2. I presume Barnabas was “frozen,” unaware of the passage of time, until the coffin lid was opened by Willie. Joshua comments on how with the cross over the lid, Barnabas “can’t move.” I interpret that as meaning he’s essentially in suspended animation, as I think Joshua chose not to shoot Barnabas out of compassion not cowardice: In other words, if chaining him up would be essentially slow torture, he never would have done it.

  7. I go with asleep.

    Alive.

    But sleeping.

    That is how it is played, and alive til sunset.

    Then dead, but awake, til dawn.

    Because, if you don’t move when you sleep, you don’t stink.

    That’s a good thing.

  8. Barnabas told Julia to take the stairs and he will soon follow. Shouldn’t that have been her first thought? Would have made it easier to keep 1840 Barnabas in his chained coffin.

  9. Julia tells him about the future but it makes no sense to him. But when Angelique appeared to Quinten and Even she seemed to know about other times, because, I ask e she was in the 17, 18 and 19 hundreds. So regardless what time it was. now, she had been to the other times.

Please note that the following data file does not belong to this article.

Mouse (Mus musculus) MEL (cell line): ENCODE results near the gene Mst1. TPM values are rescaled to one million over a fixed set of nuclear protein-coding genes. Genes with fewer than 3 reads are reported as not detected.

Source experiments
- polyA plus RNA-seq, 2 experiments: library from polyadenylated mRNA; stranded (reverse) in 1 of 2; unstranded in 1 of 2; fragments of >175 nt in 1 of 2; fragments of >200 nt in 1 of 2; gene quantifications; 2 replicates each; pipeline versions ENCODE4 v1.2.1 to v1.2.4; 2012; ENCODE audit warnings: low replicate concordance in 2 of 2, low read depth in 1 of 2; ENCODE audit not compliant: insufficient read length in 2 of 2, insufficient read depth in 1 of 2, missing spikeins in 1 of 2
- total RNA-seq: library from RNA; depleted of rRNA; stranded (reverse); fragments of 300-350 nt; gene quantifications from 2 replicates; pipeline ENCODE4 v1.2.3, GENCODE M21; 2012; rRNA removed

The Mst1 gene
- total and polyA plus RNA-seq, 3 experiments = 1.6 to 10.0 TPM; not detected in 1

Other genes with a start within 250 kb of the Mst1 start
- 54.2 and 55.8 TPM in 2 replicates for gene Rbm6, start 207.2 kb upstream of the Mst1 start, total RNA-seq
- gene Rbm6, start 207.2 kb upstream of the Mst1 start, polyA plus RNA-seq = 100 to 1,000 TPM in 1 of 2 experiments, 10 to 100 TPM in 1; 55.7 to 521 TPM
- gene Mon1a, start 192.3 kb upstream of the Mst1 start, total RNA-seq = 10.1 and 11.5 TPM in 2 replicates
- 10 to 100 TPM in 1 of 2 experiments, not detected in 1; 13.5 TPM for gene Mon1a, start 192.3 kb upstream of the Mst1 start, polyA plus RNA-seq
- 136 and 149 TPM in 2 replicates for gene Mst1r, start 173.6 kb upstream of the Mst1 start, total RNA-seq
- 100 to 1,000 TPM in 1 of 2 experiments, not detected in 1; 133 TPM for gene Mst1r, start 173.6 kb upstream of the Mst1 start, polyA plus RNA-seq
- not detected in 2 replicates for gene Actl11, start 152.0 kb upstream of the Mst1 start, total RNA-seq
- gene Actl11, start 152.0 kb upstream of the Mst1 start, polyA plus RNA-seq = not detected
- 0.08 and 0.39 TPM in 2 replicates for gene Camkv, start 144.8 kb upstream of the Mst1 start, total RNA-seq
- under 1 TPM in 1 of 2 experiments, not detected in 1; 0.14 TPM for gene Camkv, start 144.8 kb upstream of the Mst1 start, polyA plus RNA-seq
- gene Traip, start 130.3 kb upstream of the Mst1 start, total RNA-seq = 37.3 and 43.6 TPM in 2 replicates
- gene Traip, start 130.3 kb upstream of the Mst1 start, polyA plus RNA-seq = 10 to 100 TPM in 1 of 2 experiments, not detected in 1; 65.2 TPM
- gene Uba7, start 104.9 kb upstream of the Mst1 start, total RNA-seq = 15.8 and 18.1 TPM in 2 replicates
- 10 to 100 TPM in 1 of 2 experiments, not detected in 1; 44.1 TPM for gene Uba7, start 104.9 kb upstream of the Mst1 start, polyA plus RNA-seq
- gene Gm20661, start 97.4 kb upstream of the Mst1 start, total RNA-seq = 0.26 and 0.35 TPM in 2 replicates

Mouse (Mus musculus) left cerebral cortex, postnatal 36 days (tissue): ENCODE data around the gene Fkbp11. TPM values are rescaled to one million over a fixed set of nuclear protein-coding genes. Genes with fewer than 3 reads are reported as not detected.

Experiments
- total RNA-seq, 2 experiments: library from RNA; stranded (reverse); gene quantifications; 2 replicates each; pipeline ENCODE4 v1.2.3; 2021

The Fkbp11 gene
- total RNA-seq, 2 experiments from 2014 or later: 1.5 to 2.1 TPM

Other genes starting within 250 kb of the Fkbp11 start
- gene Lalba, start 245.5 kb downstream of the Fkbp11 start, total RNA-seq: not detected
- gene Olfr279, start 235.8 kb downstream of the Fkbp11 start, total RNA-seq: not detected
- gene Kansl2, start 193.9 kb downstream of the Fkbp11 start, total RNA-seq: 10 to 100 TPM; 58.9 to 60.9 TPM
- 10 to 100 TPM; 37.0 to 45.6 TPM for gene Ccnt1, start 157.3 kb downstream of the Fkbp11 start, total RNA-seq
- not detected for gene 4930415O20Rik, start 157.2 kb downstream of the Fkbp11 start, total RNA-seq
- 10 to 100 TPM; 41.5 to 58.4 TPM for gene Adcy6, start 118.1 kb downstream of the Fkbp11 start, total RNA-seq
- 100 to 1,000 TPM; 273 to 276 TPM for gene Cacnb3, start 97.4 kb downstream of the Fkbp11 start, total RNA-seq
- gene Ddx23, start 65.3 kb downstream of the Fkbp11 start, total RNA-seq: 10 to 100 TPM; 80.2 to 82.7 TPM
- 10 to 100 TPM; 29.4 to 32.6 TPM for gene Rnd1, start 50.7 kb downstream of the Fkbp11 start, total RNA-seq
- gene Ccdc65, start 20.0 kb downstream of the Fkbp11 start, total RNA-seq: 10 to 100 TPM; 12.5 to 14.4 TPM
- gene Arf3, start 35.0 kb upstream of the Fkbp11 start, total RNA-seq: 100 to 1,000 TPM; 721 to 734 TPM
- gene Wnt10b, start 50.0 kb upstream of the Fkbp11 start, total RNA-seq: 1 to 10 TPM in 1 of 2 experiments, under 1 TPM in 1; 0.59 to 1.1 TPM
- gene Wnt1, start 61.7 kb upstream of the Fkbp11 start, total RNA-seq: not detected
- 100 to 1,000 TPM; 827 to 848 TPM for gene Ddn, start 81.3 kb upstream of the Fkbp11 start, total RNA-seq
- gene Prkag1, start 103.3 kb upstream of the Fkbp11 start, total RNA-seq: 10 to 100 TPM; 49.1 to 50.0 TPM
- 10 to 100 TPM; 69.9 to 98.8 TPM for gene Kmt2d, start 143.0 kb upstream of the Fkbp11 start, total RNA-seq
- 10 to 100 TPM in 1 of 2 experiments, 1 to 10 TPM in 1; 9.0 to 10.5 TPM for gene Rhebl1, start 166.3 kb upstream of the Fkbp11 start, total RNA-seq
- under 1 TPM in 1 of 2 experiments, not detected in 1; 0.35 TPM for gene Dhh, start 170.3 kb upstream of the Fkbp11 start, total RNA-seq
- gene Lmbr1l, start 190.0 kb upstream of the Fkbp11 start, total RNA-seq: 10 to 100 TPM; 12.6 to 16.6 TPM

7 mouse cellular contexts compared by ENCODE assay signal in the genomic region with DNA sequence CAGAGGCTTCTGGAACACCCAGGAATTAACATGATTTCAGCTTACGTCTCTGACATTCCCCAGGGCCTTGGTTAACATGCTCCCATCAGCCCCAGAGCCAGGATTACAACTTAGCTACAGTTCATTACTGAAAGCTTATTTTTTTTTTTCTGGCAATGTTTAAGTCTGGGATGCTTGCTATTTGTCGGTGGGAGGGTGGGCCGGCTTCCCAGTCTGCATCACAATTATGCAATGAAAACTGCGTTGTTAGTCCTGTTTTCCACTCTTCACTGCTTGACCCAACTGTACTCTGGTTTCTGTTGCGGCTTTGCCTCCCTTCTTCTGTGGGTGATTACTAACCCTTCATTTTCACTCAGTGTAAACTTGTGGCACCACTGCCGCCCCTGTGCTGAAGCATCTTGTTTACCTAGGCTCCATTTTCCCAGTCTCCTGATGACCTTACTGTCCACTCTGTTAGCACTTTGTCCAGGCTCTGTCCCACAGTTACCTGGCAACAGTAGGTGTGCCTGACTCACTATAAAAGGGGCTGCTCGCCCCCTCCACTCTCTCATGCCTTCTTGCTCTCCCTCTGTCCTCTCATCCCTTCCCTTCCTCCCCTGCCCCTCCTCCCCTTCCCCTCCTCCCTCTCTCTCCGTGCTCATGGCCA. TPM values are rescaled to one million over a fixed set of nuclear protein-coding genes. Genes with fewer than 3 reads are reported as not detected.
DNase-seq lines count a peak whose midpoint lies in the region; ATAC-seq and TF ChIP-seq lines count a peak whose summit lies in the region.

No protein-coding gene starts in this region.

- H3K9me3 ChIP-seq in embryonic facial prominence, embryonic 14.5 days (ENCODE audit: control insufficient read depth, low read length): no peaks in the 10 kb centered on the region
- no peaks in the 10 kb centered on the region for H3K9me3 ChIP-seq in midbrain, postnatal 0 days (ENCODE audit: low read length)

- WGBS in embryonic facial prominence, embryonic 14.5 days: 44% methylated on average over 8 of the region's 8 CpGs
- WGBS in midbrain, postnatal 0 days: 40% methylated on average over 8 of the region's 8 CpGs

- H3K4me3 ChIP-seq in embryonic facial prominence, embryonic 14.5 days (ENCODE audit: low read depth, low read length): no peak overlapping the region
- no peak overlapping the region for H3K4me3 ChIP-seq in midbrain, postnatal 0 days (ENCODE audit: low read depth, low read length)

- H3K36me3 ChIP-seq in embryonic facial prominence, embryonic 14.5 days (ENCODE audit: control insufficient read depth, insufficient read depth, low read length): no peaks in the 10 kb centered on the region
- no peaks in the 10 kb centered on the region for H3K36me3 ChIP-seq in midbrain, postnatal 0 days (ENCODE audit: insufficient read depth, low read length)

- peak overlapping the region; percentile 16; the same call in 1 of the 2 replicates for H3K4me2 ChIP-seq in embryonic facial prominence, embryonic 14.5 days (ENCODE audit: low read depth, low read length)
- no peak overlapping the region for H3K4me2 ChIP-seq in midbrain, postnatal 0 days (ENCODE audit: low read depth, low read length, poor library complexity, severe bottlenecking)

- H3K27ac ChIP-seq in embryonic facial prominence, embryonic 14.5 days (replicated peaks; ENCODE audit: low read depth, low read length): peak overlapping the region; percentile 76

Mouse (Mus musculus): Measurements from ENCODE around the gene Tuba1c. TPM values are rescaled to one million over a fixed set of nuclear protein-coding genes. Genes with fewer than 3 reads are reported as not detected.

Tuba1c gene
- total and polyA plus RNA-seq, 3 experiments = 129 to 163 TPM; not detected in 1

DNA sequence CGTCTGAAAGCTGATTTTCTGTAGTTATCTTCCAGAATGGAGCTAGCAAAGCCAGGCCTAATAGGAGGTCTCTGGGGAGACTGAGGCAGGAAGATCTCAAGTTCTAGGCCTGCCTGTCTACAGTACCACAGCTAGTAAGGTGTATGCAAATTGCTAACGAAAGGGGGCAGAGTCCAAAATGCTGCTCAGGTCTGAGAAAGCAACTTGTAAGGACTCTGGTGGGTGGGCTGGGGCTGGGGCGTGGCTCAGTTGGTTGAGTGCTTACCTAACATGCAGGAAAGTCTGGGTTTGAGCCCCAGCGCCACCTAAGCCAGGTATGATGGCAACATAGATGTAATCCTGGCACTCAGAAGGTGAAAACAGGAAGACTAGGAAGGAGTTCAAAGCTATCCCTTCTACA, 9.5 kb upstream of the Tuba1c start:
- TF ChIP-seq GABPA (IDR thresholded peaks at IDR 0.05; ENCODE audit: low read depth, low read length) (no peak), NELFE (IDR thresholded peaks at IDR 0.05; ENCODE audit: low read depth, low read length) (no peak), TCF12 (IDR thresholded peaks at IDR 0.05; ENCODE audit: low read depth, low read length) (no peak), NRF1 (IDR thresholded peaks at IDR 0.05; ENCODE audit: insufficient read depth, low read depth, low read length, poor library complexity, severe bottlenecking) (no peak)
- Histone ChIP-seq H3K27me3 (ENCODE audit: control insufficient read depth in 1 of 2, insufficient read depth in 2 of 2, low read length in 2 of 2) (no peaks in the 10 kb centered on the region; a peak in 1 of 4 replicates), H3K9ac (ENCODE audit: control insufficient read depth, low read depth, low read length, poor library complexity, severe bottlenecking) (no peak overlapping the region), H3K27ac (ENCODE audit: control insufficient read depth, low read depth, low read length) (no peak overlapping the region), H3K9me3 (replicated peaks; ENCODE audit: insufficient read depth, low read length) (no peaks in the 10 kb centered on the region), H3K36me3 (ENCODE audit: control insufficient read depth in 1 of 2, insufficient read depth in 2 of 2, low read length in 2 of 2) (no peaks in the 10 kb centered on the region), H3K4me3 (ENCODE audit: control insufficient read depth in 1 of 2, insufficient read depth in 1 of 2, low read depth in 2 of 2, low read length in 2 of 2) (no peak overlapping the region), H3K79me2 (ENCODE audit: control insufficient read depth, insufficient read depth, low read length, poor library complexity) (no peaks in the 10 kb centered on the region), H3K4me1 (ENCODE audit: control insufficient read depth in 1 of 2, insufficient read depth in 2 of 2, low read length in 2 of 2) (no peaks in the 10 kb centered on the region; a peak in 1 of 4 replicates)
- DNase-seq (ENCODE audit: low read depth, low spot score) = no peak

10. I think it’s in Angelique’s next appearance coming up, when Julia tells her that she exists in 1970, that she’s very surprised. And when she and Lazlo come to the secret room to check on chained Barnabas, she hasn’t been to the future. So, I think that the one anomaly with Quentin and Evan is writer’s fancy.

    I mean, it’s a fun concept. I like it much. But it doesn’t happen that way in other timelines, so I bet that the writers abandoned the concept for continuity’s sake, making it easier to write her.

    What a pain it would be, whenever she shows up, to have to refer to her 1897 dialogue in order to keep the story straight.

    It would be interesting if she references Vicki’s trial here, but I don’t think they did that, either.

    Or if she references her own death by Barnabas’ hand when she became the first victim of her own curse….maybe they did that, but I don’t remember her explaining why she’s alive now, or where she’s been since 1795, or how many times she died, or even what happens when she dies.

    A maid for Diablos.

    That’s a title for the third Curtis movie.

    Not sure if she’s still dead at the end of the second one.

    She could be commuting.

    Which explains everything.